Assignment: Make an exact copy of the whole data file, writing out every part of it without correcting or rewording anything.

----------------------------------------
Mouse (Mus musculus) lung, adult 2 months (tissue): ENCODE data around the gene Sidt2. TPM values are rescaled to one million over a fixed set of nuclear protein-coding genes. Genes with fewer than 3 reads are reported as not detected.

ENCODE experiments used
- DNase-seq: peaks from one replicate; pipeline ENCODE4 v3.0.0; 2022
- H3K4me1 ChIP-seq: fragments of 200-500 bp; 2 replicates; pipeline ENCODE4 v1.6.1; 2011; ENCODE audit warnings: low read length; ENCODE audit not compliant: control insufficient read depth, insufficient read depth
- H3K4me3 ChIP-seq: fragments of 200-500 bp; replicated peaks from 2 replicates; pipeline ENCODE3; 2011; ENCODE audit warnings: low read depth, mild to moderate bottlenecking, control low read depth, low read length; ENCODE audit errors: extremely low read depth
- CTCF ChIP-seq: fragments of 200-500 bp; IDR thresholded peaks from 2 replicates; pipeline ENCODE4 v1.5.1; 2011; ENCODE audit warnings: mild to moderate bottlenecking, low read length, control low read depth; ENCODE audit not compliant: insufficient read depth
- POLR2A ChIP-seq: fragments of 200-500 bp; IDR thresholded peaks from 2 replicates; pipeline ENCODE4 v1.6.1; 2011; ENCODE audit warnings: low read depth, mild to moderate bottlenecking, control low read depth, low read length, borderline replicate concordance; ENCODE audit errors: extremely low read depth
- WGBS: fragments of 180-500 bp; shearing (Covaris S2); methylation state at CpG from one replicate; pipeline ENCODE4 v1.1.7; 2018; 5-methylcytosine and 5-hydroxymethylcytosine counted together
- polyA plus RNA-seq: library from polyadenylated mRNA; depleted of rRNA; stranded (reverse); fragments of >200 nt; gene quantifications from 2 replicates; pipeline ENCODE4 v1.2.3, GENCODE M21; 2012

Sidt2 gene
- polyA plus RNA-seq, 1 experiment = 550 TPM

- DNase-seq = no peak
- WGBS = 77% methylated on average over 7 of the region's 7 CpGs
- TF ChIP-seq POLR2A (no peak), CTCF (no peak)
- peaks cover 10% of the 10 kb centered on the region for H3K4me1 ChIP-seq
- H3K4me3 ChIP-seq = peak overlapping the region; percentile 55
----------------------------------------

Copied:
Mouse (Mus musculus) lung, adult 2 months (tissue): ENCODE data around the gene Sidt2. TPM values are rescaled to one million over a fixed set of nuclear protein-coding genes. Genes with fewer than 3 reads are reported as not detected.

ENCODE experiments used
- DNase-seq: peaks from one replicate; pipeline ENCODE4 v3.0.0; 2022
- H3K4me1 ChIP-seq: fragments of 200-500 bp; 2 replicates; pipeline ENCODE4 v1.6.1; 2011; ENCODE audit warnings: low read length; ENCODE audit not compliant: control insufficient read depth, insufficient read depth
- H3K4me3 ChIP-seq: fragments of 200-500 bp; replicated peaks from 2 replicates; pipeline ENCODE3; 2011; ENCODE audit warnings: low read depth, mild to moderate bottlenecking, control low read depth, low read length; ENCODE audit errors: extremely low read depth
- CTCF ChIP-seq: fragments of 200-500 bp; IDR thresholded peaks from 2 replicates; pipeline ENCODE4 v1.5.1; 2011; ENCODE audit warnings: mild to moderate bottlenecking, low read length, control low read depth; ENCODE audit not compliant: insufficient read depth
- POLR2A ChIP-seq: fragments of 200-500 bp; IDR thresholded peaks from 2 replicates; pipeline ENCODE4 v1.6.1; 2011; ENCODE audit warnings: low read depth, mild to moderate bottlenecking, control low read depth, low read length, borderline replicate concordance; ENCODE audit errors: extremely low read depth
- WGBS: fragments of 180-500 bp; shearing (Covaris S2); methylation state at CpG from one replicate; pipeline ENCODE4 v1.1.7; 2018; 5-methylcytosine and 5-hydroxymethylcytosine counted together
- polyA plus RNA-seq: library from polyadenylated mRNA; depleted of rRNA; stranded (reverse); fragments of >200 nt; gene quantifications from 2 replicates; pipeline ENCODE4 v1.2.3, GENCODE M21; 2012

Sidt2 gene
- polyA plus RNA-seq, 1 experiment = 550 TPM

- DNase-seq = no peak
- WGBS = 77% methylated on average over 7 of the region's 7 CpGs
- TF ChIP-seq POLR2A (no peak), CTCF (no peak)
- peaks cover 10% of the 10 kb centered on the region for H3K4me1 ChIP-seq
- H3K4me3 ChIP-seq = peak overlapping the region; percentile 55